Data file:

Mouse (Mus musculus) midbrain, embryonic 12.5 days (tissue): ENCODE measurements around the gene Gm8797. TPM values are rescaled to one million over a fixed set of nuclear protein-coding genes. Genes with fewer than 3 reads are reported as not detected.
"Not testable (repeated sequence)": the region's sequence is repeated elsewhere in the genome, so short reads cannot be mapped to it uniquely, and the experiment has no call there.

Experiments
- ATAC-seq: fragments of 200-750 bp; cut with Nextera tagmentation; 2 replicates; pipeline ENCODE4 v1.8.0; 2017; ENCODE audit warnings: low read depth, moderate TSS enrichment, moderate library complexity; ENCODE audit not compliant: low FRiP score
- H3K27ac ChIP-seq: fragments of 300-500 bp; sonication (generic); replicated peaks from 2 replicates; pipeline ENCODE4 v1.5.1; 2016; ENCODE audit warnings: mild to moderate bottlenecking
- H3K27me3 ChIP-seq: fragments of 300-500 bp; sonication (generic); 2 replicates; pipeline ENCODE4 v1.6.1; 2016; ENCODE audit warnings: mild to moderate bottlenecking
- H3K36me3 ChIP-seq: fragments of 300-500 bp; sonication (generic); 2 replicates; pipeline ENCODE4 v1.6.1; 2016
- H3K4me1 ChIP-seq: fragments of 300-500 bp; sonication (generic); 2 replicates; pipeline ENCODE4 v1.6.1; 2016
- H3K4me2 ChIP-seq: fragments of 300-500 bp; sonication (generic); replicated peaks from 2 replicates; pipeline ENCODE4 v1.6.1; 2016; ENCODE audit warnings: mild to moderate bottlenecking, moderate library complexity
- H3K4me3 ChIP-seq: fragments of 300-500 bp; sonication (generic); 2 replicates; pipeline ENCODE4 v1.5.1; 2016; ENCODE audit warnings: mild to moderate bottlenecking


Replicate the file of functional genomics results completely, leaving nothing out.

Mouse (Mus musculus) midbrain, embryonic 12.5 days (tissue): ENCODE measurements around the gene Gm8797. TPM values are rescaled to one million over a fixed set of nuclear protein-coding genes. Genes with fewer than 3 reads are reported as not detected.
"Not testable (repeated sequence)": the region's sequence is repeated elsewhere in the genome, so short reads cannot be mapped to it uniquely, and the experiment has no call there.

Experiments
- ATAC-seq: fragments of 200-750 bp; cut with Nextera tagmentation; 2 replicates; pipeline ENCODE4 v1.8.0; 2017; ENCODE audit warnings: low read depth, moderate TSS enrichment, moderate library complexity; ENCODE audit not compliant: low FRiP score
- H3K27ac ChIP-seq: fragments of 300-500 bp; sonication (generic); replicated peaks from 2 replicates; pipeline ENCODE4 v1.5.1; 2016; ENCODE audit warnings: mild to moderate bottlenecking
- H3K27me3 ChIP-seq: fragments of 300-500 bp; sonication (generic); 2 replicates; pipeline ENCODE4 v1.6.1; 2016; ENCODE audit warnings: mild to moderate bottlenecking
- H3K36me3 ChIP-seq: fragments of 300-500 bp; sonication (generic); 2 replicates; pipeline ENCODE4 v1.6.1; 2016
- H3K4me1 ChIP-seq: fragments of 300-500 bp; sonication (generic); 2 replicates; pipeline ENCODE4 v1.6.1; 2016
- H3K4me2 ChIP-seq: fragments of 300-500 bp; sonication (generic); replicated peaks from 2 replicates; pipeline ENCODE4 v1.6.1; 2016; ENCODE audit warnings: mild to moderate bottlenecking, moderate library complexity
- H3K4me3 ChIP-seq: fragments of 300-500 bp; sonication (generic); 2 replicates; pipeline ENCODE4 v1.5.1; 2016; ENCODE audit warnings: mild to moderate bottlenecking